Monday, 9 June 2008

Nintendo Wii Fit

A few weeks ago the Nintendo Wii Fit arrived at Chateau Silversprite.

The bulky kit contained a large, white, heavy board for standing on, a games disc, and various instructional and safety warnings. Within the board, hundreds of sensors detect movement and pressure; stand on it, tilt even very slightly in one direction, and the board picks up this. To get an idea of how this works, and a few of the games in it, see either of these trailer:



I'm under no illusions that the Wii Fit is going to turn me super-fit, despite the name. It doesn't claim that, and am not expecting it. From reviews, a lot of the activities and exercises involve improving your balance and posture; my sense of balance has never been great, so that'll hopefully help.

Tests and checks

When you start off, various checks and tests have to be done. This involves entering your birth date and height. Standing on the board then lets the Wii Fit check your weight, from which it calculates your BMI; for example:


Oh dear (thankfully, that's not me).

You then do a few tests, such as moving to hit an on-screen target, from which your balance and coordination are checked. From all this data, the Wii Fit calculates your "Wii Fit Age" - what it reckons your actual body age is:


Whenever you want, you can go through these various tests and weight checking again, gradually building up a profile of (hopefully) weight loss and fitness gain over time. You can also work towards a target, say losing 8 pounds in 2 months.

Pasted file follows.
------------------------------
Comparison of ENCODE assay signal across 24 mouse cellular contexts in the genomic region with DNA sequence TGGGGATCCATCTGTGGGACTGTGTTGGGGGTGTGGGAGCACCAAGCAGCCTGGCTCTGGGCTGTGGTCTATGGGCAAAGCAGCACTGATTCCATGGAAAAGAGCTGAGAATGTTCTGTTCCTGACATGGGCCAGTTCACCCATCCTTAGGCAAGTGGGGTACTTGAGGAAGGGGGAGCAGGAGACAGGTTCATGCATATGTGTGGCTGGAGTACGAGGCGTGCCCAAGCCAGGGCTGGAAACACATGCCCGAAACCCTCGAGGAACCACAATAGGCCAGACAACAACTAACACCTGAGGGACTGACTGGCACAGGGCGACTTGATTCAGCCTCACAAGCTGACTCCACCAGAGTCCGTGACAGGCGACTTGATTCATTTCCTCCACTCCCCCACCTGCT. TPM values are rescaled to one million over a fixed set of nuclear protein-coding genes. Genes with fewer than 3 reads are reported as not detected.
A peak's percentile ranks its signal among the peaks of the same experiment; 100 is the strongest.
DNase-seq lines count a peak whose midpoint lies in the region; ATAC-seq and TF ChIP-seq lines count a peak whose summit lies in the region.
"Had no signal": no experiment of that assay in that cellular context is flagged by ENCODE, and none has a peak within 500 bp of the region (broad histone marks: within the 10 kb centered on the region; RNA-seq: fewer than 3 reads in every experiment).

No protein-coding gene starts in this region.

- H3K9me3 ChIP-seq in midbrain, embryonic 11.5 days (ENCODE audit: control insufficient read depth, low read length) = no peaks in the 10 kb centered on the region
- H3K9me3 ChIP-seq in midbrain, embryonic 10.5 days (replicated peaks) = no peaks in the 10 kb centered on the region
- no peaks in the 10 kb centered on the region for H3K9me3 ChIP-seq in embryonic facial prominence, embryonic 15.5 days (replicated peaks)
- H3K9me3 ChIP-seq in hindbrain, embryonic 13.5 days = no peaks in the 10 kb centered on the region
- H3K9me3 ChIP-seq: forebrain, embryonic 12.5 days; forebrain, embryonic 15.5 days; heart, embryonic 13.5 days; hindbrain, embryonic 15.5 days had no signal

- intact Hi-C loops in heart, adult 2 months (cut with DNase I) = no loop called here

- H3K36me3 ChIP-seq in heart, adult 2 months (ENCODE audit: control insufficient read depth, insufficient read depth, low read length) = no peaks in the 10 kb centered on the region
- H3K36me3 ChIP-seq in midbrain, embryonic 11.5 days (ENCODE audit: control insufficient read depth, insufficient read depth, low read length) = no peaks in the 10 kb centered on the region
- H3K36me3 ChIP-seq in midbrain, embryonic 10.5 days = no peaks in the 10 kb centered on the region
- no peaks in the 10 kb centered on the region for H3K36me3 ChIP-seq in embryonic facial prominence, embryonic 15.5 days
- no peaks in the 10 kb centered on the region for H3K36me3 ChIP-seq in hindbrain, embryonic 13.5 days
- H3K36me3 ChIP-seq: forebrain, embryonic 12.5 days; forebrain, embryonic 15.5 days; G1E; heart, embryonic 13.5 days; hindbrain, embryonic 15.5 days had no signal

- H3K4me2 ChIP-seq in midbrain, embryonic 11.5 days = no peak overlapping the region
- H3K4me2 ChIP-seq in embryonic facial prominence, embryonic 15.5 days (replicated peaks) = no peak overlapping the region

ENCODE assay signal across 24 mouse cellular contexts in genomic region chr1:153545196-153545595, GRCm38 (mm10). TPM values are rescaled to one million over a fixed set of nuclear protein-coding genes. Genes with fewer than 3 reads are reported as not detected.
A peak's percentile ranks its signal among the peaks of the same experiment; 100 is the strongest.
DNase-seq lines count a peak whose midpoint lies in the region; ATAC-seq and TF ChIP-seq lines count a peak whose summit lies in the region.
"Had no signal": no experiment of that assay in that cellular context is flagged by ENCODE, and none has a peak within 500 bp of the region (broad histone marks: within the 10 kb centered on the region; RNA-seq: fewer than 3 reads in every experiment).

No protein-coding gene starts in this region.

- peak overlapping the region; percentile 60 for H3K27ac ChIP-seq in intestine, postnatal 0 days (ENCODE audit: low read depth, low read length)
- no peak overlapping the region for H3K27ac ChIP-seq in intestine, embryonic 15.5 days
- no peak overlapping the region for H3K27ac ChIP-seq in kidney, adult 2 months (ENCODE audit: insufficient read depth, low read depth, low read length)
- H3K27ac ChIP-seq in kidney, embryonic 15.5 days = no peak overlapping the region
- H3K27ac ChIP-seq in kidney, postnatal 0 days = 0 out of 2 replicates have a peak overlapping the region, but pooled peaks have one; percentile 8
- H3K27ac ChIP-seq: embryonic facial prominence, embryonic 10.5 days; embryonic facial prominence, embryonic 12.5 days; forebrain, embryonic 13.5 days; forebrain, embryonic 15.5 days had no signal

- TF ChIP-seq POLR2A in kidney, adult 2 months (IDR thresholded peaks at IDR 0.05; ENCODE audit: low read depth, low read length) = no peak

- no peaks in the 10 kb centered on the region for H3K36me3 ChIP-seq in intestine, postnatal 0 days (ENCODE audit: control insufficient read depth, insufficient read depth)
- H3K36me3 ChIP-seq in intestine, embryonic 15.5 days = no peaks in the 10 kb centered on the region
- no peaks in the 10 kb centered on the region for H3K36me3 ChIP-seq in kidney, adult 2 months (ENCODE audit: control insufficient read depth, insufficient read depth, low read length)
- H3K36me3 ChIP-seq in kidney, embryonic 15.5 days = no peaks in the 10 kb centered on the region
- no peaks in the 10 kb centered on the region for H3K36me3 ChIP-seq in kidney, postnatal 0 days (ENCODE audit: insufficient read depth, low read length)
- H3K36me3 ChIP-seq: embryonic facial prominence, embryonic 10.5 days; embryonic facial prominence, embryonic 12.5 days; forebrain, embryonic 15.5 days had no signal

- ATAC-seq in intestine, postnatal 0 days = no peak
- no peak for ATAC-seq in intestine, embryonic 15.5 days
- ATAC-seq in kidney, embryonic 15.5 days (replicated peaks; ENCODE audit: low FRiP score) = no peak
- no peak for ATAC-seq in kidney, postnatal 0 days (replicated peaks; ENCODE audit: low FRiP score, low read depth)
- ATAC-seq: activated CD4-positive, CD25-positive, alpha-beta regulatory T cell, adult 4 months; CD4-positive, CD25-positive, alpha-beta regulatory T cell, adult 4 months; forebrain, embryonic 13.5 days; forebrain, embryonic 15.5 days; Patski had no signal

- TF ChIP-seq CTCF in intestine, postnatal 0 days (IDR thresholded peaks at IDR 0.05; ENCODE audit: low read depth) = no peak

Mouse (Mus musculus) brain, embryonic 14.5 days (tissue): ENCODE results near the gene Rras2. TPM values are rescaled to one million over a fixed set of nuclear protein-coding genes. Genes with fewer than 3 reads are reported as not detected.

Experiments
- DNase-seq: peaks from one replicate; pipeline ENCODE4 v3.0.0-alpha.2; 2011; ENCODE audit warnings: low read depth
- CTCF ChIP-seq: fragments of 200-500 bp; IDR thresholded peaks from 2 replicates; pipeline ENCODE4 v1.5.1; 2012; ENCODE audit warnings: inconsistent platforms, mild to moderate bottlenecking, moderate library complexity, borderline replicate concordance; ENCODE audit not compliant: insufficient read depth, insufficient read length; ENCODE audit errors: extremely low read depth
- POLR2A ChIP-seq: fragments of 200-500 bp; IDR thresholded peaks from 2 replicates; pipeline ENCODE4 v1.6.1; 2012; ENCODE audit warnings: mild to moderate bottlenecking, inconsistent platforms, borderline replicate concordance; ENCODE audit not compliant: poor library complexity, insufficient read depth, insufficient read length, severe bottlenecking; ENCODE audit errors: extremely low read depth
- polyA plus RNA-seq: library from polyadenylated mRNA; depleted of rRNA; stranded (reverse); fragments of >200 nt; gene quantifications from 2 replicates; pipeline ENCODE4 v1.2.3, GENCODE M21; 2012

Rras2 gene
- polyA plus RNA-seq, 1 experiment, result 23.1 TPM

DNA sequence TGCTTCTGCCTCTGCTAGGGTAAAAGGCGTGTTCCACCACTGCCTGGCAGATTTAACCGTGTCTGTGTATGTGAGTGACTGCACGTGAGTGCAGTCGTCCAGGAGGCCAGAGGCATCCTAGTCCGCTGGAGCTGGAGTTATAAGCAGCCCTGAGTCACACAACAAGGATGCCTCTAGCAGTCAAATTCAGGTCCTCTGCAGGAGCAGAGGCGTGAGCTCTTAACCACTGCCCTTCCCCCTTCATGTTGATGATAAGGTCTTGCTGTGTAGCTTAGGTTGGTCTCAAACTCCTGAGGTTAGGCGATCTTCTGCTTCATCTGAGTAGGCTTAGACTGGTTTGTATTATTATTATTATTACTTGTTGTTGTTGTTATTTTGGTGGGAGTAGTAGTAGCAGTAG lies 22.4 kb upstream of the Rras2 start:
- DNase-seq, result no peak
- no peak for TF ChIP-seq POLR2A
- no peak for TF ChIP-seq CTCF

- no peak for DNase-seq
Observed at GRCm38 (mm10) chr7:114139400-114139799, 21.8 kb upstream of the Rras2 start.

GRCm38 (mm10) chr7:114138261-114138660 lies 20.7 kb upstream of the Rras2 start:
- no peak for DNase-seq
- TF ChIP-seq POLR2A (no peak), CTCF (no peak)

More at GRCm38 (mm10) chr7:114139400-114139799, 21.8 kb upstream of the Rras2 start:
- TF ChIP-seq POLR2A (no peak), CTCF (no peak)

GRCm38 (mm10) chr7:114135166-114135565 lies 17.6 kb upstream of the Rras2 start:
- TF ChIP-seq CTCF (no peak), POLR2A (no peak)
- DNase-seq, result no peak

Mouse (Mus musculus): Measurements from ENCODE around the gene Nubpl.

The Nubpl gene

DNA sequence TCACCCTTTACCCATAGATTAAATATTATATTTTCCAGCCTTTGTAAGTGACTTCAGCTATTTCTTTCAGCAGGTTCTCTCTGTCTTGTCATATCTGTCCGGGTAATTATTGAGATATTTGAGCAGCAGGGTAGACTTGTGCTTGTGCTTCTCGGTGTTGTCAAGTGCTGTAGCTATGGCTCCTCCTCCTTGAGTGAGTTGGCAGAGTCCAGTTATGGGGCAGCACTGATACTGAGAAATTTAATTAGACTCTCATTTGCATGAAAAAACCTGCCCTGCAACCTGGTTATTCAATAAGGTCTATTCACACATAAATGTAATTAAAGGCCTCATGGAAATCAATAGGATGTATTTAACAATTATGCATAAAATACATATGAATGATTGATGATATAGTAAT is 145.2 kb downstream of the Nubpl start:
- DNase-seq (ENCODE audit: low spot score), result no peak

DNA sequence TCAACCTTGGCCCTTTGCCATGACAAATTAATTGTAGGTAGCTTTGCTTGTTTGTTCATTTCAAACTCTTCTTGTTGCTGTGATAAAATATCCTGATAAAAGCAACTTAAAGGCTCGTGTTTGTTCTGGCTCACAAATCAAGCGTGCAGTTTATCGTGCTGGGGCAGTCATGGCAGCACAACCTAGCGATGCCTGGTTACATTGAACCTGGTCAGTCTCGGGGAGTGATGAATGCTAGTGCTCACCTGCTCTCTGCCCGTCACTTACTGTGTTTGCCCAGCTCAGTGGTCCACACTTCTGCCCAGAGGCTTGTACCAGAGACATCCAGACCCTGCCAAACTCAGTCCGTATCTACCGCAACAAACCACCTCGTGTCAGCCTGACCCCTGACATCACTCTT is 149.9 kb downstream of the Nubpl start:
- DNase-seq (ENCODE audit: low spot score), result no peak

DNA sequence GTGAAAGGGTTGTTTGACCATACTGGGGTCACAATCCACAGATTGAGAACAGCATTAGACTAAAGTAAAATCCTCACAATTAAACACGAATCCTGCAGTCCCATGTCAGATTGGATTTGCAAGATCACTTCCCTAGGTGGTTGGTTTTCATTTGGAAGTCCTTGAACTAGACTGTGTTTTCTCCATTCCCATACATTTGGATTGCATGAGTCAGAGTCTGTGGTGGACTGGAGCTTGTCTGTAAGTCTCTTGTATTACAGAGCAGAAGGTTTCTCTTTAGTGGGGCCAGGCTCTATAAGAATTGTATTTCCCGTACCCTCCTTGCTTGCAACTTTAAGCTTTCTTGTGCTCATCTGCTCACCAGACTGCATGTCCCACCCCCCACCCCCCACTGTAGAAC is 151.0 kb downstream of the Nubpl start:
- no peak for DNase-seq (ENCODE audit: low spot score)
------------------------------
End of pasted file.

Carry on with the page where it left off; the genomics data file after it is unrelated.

The board itself is fairly sturdy, so even relatively heavy people can use it:


Note that the Wii Fit has no problem in informing you that you are obese, and need to lose a lot of weight, exercise and eat well in order to improve. It also gives you various health and exercise tips, tho' these can be switched off. Or ignored.

Here's a run-down of the games and exercises that either come as default, or that I've managed to unlock (by building up "fitness cash" - basically, time spent playing the games) so far. A fair few Berneray residents have had a go on it over the last few weeks, which has been useful for researcg, and alternately fun, stressful and in a few cases painful to them.


Yes, it's a selection of Yoga exercises. In a video game. Ah, how we've moved on from ET on the Atari 2600.

First, choose from a rather camp male trainer or a vocally bland female trainer. Their voice and actions guide you through many of the routines.

Each exercise has a demonstration and tutorial mode. You see the trainer (slowly) demonstrate the position on the screen. You then have a go, while following their-onscreen instructions and prompts. Like this:


First is deep breathing. Breathe in, then out, and repeat. Seriously. Easy, and - for yoga novices - lulls you into a false sense of "this'll be easy".

Warrior - that wasn't too bad. Unlike the tree (see above), which was nigh on impossible for someone with dodgy balance, as it involves standing on one leg while making a tree shape.